I'm happy to report we've made high quality 3D measurements of channel form in our Em4 model using close range photogrammetry (CRP) in Ana Londono's lab at the Dept. of Earth and Atmospheric Sciences at St. Louis University.
Working with one of our Emriver Em4 geomodels, Ana's student Tim Keenan and our Lily Hwang have produced some amazing first results.
CRP software uses multiple photographs to build a model of a scene. The camera positions are calculated by the software and don't have to be measured. Unlike other forms of photogrammetry, relative camera positions don't have to be measured--the camera can be hand held as long as high quality images are taken.
Software builds a point cloud and calculates camera positions automatically. I won't mention the brand we used because we're hoping to find a company that will work with us--the software is not cheap (and rightly so).
Building high quality point clouds and surfaces-- accurate to <2mm in all dimensions -- is powerful stuff, but in our Em4 we can join that with color coded media to add information on surface particle size! The advance over current state of the art, manual measurement or laser scanning, is huge and obvious, and I'm pretty sure we have a strong first in experimental fluvial geomorphology.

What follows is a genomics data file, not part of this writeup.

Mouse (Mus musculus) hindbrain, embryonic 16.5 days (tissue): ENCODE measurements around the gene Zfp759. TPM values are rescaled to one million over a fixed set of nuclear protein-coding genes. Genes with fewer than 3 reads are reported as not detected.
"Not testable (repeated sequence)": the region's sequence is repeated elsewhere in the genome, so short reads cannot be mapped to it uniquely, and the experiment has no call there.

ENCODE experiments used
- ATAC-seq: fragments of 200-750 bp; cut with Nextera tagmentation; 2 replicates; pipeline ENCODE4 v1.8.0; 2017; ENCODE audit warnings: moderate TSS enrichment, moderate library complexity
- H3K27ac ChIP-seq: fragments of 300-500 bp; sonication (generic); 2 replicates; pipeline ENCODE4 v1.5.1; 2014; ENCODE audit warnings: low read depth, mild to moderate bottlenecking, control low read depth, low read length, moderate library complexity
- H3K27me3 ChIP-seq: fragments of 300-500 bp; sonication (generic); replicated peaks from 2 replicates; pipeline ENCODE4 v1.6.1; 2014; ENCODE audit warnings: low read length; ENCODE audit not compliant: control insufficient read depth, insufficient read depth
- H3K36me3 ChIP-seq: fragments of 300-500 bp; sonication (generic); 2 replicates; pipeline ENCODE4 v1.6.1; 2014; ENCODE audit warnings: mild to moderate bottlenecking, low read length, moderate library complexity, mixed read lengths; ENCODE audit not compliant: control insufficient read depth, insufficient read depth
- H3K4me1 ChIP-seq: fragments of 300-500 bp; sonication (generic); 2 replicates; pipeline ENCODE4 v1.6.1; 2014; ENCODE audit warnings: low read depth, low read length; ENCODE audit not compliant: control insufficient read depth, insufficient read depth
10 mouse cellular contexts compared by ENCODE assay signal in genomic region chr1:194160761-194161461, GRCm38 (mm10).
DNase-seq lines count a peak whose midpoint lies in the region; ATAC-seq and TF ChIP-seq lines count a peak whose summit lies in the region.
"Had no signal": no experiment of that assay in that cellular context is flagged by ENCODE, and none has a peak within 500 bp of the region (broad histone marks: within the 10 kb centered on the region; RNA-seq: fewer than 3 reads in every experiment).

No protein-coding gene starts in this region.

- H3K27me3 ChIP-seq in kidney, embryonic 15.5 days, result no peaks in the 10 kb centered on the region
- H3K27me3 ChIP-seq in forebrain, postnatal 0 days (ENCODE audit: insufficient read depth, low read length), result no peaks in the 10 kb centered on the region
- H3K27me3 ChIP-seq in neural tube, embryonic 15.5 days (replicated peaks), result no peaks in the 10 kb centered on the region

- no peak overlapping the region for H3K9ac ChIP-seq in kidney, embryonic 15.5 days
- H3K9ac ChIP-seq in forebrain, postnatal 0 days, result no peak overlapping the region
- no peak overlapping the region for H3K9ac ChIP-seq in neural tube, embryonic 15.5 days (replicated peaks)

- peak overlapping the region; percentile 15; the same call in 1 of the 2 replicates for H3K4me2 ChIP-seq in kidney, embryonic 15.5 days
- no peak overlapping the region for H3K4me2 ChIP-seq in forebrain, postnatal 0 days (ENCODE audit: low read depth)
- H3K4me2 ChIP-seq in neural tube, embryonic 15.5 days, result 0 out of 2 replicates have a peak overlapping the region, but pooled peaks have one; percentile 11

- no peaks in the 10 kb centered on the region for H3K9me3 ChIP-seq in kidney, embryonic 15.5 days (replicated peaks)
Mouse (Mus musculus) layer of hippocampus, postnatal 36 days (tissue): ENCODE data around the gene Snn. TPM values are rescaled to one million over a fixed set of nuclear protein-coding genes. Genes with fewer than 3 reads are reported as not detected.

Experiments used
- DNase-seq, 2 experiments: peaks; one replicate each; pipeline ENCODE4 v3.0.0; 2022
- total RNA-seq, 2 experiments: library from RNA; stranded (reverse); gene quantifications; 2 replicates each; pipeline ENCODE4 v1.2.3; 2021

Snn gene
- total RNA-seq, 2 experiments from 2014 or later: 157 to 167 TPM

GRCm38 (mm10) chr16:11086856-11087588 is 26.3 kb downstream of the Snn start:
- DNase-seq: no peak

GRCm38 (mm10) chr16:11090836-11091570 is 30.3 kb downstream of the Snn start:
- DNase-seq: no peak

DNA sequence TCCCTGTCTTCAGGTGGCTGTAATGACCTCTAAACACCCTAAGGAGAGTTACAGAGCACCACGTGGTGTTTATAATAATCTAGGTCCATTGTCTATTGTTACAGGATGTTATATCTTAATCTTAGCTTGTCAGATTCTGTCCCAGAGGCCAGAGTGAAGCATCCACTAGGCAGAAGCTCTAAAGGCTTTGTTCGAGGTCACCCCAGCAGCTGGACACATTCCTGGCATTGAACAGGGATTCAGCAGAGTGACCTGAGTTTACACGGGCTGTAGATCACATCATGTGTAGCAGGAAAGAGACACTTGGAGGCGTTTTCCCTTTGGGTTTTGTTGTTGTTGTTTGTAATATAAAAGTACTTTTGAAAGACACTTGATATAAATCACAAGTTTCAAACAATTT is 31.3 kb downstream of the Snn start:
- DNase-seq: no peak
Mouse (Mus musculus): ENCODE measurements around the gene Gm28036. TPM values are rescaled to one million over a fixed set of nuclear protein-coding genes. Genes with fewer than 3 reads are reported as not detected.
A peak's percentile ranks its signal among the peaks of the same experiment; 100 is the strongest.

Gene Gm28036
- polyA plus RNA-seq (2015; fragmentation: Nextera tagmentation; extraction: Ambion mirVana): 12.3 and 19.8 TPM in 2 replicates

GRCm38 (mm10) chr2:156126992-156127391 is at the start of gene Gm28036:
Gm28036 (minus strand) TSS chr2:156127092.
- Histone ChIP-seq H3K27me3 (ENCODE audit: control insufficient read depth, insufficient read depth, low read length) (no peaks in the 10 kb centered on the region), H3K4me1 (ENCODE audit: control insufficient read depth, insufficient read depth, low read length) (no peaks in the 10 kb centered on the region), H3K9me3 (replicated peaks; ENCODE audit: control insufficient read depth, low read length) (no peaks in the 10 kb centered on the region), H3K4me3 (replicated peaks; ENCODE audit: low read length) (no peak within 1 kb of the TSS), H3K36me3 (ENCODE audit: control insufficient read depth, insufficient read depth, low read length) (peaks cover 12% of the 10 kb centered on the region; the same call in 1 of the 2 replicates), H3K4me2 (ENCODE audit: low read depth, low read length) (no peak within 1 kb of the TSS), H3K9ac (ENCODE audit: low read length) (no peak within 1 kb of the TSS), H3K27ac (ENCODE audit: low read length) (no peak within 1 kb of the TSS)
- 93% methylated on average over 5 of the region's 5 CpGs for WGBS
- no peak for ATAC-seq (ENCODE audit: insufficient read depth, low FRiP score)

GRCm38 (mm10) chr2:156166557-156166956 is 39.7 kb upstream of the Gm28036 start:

The posibilities for research, teaching, and visualization make my head spin!
We'll be talking more about this as our project develops. Many thanks to our collaborators and to Andrew Podoll with SIUC geology who loaned camera equipment for the trial -- and Lily, she rocked, working two weekends in a row and overcoming many obstacles to get this done.
And we owe much to Neffra Matthews and her colleague Tom Noble with the BLM. Last year Neffra finished a fantastic publication on CRP that focues on its use at larger scales in field settings. And here's a short overview from she wrote. We'll have an Em4 at GSA Denver, and will be ready to talk about this work!